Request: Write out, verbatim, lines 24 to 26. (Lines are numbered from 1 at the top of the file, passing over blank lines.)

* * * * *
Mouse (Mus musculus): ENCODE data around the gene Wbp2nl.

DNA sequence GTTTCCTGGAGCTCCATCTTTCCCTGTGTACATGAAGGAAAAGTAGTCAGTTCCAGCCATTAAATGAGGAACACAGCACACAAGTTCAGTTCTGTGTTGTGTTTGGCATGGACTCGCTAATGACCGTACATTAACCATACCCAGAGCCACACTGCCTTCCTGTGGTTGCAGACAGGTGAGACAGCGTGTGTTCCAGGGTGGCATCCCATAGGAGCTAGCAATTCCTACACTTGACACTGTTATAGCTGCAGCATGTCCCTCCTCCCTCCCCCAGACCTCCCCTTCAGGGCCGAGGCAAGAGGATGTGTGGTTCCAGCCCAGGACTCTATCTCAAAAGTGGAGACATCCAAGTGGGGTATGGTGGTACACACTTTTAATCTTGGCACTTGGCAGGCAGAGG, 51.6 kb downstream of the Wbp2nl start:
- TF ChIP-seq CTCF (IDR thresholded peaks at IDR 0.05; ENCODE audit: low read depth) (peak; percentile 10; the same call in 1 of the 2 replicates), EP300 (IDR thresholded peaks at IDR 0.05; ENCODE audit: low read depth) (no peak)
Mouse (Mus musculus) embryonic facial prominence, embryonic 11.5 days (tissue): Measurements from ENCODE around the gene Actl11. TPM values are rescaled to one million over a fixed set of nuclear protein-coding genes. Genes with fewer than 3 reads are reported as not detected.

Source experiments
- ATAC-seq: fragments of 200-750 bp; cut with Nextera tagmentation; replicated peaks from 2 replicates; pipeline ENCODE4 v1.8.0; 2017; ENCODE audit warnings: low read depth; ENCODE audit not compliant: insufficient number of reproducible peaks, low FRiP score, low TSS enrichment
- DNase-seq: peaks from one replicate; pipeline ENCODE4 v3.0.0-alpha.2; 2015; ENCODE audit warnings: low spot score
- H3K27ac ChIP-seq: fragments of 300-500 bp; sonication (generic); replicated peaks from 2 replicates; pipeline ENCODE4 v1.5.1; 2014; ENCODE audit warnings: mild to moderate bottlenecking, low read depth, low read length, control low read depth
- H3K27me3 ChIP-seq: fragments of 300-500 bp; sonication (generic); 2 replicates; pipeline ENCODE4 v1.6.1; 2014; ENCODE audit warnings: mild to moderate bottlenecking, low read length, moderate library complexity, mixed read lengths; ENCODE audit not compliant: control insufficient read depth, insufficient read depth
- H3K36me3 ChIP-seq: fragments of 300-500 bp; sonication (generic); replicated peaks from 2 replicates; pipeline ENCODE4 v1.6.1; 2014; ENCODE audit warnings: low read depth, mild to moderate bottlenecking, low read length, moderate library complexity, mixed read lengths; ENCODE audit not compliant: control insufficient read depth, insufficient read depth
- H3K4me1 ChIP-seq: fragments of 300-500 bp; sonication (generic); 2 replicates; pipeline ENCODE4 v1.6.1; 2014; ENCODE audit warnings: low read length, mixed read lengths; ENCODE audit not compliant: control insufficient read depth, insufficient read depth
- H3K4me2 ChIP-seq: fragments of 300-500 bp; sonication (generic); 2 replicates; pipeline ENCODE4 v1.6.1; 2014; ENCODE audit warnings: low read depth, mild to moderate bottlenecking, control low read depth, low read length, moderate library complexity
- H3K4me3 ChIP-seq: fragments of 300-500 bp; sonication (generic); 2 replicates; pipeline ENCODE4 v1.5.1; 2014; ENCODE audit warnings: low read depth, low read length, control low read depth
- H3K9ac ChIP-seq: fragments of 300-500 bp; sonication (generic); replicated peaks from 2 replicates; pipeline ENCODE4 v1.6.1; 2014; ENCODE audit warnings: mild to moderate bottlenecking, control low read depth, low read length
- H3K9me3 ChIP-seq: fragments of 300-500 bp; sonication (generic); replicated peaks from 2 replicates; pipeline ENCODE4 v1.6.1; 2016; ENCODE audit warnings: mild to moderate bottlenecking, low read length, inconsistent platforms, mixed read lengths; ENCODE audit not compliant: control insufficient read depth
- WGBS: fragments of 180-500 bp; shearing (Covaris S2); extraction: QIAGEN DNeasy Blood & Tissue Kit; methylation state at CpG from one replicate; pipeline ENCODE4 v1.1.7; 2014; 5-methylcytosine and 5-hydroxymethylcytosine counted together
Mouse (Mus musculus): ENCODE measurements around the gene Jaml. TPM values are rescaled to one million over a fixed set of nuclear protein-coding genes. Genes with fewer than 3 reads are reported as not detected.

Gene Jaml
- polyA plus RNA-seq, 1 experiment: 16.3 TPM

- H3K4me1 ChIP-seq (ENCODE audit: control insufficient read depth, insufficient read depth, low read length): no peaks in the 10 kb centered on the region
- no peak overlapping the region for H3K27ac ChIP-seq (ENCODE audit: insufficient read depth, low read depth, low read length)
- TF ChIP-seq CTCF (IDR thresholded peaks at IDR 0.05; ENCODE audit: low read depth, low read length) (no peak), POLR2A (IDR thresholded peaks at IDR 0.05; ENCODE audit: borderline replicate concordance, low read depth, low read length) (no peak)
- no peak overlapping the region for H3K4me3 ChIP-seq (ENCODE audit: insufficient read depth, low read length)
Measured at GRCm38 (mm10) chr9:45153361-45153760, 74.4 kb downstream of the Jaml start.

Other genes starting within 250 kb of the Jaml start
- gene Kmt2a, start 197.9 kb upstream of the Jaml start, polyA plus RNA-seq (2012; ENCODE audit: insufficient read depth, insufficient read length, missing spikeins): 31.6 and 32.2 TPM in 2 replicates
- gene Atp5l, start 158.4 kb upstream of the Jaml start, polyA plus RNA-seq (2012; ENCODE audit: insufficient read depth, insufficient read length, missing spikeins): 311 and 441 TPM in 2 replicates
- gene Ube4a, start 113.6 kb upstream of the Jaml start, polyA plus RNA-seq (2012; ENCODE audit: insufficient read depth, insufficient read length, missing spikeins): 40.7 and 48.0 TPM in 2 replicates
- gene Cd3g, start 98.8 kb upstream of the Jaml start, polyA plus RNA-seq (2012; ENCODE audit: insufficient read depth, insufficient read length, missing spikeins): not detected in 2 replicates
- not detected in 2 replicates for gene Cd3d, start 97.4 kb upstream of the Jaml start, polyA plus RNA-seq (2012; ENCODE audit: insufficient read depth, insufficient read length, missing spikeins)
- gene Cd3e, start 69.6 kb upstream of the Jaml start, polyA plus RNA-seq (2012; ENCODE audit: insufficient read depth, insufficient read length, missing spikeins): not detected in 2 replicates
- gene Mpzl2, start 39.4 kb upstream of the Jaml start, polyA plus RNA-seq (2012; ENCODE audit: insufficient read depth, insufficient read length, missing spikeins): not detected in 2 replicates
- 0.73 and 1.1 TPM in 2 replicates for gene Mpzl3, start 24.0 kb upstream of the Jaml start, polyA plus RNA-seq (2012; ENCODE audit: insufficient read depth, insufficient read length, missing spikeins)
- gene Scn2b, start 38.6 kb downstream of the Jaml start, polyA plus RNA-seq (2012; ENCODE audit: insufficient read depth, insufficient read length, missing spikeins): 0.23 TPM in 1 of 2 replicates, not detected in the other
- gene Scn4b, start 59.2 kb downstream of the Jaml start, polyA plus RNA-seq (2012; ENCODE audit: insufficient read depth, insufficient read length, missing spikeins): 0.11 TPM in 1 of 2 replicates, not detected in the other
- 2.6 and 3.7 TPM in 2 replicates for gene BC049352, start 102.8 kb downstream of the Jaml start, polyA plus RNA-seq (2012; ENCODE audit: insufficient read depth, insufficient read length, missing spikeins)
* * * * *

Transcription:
Measured at GRCm38 (mm10) chr9:45153361-45153760, 74.4 kb downstream of the Jaml start.

Other genes starting within 250 kb of the Jaml start
- gene Kmt2a, start 197.9 kb upstream of the Jaml start, polyA plus RNA-seq (2012; ENCODE audit: insufficient read depth, insufficient read length, missing spikeins): 31.6 and 32.2 TPM in 2 replicates